Hurricane Florence Could Bring Up To 30 Inches Of Rain To Carolinas

Hurricane Florence Could Bring Up To 30 Inches Of Rain To Carolinas

Hurricane Florence Could Bring Up To 30 Inches Of Rain To Carolinas

The effects of Hurricane Florence can already be felt along the coast of North Carolina as of 12 p.m. on September 13.

According to Storyful, the video was shot at the Fish Heads Bar & Grill pier in Nags Head.

And then there's the major slowdown that's expected: as of Thursday, Florence was moving roughly 17 km/h, but once it makes landfall, it's expected to nearly stall, with its forward speed dropping to just 9 km/h or less.

The outer bands of Hurricane Florence, a large and unsafe Category 2 storm and one of 9 deadly storms circling the globe, landed on the North Carolina coast Thursday morning (local time).

Some forecasters have predicted it could be the most powerful storm ever to hit the region. Storm surge is why many of you have been placed under evacuation and we are asking citizens to please heed a warning.

Body surfer Andrew Vanotteren, of Savannah, Ga., crashes into waves from Hurricane Florence, Wednesday, Sept., 12, 2018, on the south beach of Tybee Island, Ga.

Rain projections also increased, with some locations along the North Carolina coast now expected to get up to 40 inches. Catastrophic river flooding and flash flooding will occur for a large portion of eastern North and SC.

If some of the computer projections hold, "it's going to come roaring up to the coast Thursday night and say, 'I'm not sure I really want to do this, and I'll just take a tour of the coast and decide where I want to go inland, '" said Jeff Masters, meteorology director of the private Weather Underground forecasting service. Areas from Cape Fear to Cape Lookout face a potential 9 to 13 feet of storm surge, the National Hurricane Center warns, on top of the normal tides.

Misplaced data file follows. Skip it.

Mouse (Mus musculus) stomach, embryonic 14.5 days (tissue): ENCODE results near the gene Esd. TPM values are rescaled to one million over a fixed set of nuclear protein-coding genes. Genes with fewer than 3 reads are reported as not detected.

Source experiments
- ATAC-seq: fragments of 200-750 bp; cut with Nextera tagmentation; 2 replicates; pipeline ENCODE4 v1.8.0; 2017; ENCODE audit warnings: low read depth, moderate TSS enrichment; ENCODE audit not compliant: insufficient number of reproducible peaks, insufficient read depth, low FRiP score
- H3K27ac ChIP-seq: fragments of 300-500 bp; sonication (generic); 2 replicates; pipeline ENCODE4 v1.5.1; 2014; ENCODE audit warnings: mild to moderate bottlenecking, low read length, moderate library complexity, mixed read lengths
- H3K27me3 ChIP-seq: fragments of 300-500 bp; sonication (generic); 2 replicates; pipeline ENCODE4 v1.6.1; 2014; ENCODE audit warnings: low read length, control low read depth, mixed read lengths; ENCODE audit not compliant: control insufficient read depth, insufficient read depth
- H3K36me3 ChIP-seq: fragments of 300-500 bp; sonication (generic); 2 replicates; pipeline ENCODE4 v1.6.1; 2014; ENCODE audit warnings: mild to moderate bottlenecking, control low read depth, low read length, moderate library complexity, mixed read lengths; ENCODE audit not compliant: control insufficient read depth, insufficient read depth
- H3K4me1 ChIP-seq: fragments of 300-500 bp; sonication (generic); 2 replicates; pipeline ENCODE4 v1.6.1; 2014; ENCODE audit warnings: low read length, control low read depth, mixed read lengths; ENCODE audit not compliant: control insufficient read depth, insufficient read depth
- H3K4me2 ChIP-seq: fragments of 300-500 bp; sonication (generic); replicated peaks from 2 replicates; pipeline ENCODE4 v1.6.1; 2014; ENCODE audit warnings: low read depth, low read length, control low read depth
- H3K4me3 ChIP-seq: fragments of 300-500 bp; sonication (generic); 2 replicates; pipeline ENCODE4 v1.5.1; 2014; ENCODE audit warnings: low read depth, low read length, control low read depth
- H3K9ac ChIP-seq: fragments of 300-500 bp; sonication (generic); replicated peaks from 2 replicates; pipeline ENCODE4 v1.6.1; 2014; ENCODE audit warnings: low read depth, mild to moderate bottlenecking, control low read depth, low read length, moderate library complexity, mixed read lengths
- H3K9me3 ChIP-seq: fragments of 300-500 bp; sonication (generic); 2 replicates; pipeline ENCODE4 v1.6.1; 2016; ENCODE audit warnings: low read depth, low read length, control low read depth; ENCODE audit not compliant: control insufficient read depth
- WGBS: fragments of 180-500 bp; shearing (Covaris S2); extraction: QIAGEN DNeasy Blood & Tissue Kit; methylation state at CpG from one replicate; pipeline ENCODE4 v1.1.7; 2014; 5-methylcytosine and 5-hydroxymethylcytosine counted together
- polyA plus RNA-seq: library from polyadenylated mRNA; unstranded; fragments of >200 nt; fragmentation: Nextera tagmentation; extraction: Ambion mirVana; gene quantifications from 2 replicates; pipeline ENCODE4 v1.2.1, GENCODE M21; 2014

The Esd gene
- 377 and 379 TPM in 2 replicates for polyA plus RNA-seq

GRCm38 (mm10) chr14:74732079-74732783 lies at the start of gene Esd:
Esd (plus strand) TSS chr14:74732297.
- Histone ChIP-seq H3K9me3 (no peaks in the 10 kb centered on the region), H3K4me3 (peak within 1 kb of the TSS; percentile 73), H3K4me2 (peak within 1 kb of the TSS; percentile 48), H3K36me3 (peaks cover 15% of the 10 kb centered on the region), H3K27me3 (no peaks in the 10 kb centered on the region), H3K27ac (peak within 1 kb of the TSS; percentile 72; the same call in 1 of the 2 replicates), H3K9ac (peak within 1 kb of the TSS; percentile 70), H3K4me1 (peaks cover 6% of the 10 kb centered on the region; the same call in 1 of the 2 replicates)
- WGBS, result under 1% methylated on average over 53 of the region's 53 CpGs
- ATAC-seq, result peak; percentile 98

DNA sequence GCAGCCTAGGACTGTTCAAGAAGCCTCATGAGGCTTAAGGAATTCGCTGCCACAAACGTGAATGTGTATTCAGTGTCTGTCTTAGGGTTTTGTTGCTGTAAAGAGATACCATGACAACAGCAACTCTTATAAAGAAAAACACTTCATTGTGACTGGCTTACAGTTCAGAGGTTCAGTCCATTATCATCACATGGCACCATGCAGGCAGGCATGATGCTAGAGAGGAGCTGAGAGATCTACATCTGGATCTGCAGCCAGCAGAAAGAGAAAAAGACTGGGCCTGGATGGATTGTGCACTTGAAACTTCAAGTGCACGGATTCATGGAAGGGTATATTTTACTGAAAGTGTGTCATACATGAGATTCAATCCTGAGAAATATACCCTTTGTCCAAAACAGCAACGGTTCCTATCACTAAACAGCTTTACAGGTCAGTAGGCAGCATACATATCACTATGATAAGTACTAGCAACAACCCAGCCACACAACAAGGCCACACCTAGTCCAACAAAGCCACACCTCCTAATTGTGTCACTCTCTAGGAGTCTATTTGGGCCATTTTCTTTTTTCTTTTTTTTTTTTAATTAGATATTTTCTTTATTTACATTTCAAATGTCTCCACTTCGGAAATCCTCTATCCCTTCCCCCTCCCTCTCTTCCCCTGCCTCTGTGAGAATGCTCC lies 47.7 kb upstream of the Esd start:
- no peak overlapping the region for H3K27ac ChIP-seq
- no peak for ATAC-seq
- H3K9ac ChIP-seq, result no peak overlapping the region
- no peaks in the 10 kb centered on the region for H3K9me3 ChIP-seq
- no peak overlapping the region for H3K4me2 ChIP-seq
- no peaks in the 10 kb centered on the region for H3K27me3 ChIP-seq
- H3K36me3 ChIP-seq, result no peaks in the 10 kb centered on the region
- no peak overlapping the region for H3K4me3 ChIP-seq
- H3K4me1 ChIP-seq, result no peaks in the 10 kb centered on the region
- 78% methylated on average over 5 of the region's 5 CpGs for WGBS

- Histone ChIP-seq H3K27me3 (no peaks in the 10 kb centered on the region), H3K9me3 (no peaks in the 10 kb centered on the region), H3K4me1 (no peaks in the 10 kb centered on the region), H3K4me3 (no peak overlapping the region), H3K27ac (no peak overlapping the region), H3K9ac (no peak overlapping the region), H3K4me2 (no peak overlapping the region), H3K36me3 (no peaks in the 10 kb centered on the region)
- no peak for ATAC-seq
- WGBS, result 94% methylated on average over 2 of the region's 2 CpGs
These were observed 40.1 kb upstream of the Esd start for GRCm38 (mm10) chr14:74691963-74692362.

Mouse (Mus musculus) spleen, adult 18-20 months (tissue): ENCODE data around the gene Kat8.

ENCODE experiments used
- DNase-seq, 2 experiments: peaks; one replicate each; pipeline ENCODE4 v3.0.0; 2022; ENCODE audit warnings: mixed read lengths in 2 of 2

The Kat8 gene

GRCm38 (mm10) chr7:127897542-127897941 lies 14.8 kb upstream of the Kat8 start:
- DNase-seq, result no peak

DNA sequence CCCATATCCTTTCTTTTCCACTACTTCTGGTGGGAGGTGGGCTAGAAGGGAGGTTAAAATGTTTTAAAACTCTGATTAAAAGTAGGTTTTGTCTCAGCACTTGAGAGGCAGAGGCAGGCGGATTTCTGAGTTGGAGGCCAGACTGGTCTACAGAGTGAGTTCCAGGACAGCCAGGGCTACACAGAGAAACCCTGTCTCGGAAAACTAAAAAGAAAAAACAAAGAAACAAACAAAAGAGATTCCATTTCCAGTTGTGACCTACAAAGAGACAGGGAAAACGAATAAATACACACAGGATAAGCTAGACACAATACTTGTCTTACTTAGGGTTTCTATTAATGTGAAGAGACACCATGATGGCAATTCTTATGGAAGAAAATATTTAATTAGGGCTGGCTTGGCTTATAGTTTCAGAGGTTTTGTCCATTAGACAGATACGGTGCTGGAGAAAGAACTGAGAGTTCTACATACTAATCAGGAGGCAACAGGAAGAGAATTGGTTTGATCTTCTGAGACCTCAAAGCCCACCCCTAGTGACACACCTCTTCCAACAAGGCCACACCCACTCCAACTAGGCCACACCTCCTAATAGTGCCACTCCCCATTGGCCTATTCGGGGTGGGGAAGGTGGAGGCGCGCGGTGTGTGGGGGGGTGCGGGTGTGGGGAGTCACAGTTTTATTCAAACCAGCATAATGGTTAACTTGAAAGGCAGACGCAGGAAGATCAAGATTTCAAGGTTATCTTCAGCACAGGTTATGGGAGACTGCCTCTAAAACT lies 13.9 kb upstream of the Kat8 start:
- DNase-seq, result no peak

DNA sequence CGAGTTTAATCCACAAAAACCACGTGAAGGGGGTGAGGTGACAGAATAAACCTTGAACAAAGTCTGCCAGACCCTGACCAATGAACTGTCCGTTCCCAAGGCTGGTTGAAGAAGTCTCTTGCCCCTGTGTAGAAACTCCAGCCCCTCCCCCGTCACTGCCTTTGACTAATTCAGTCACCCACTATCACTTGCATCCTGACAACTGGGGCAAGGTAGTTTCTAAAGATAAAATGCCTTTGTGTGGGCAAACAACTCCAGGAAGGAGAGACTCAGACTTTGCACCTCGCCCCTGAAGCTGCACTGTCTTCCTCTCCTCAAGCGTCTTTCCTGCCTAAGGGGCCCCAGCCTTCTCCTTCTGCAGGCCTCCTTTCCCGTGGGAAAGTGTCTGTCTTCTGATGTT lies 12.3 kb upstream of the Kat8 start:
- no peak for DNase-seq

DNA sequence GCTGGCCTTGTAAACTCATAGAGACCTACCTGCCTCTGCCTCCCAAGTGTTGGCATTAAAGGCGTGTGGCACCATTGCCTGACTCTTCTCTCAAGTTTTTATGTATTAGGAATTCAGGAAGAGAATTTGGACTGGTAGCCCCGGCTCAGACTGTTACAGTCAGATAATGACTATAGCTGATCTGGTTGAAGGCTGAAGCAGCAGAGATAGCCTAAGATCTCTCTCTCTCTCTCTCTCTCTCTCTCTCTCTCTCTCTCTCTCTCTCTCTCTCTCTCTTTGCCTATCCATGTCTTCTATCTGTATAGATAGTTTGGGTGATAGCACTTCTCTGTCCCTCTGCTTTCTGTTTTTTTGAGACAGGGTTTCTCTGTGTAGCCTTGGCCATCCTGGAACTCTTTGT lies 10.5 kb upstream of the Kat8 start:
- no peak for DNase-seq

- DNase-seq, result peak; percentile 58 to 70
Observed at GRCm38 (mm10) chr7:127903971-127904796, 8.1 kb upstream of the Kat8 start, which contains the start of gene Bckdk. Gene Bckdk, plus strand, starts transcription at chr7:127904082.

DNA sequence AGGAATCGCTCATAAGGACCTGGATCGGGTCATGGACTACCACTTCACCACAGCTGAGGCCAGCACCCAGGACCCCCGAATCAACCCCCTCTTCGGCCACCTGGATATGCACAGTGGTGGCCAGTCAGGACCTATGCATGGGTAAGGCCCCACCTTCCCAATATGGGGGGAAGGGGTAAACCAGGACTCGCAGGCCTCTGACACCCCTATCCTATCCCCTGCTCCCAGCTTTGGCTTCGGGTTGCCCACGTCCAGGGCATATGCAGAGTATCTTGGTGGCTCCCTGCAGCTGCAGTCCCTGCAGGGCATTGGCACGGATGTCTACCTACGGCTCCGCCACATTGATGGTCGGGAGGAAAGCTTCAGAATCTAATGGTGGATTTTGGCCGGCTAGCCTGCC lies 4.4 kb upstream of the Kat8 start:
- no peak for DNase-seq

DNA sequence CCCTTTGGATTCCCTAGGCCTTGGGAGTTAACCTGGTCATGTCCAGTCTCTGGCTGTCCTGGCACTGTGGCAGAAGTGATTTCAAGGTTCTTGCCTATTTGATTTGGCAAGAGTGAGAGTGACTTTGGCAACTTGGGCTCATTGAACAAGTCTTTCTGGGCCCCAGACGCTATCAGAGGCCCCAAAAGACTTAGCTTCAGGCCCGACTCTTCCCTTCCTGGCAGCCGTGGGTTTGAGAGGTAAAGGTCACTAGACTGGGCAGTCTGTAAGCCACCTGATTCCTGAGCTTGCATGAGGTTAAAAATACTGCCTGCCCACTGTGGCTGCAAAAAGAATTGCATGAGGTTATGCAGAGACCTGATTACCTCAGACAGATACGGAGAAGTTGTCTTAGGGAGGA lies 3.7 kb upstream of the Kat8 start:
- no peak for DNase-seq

After spreading rain westward to the southern Appalachians and Piedmont areas, torrential rain is forecast to reach parts of the northeastern part of the United States next week.

More than 1,200 US airline flights scheduled for Thursday and Friday have been canceled, according to the flight-tracking service FlightAware.

Some 3,000 people died in the aftermath of that storm.

"Little change in strength is expected before the center reaches the coast, with weakening expected after the center moves inland", the National Hurricane Center said. The trend is "exceptionally bad news", said University of Miami hurricane researcher Brian McNoldy, since it "smears a landfall out over hundreds of miles of coastline, most notably the storm surge". But, Hill added, those lane reversals will end soon: "At that point, they'll shut 'em down for the incoming storm".

LATER NEXT WEEK: The remnants of Hurricane Florence could bring some heavy rain to the D.C. region by next week.

The hurricane center also said the threat of tornadoes was increasing as the storm neared shore.

Hurricanes are massive storm systems that form over warm ocean waters and move toward land.

"If you have not left now, you need to leave", McMaster said. But Hill said many residents still remained in their homes, possibly hoping to ride out the hurricane. In Virginia, 245,000 coastal residents were ordered to evacuate. It marks the beginning of a prolonged assault from wind and water, which - by the time it's over - is likely to bring devastating damage and flooding to millions of people in the Southeast.

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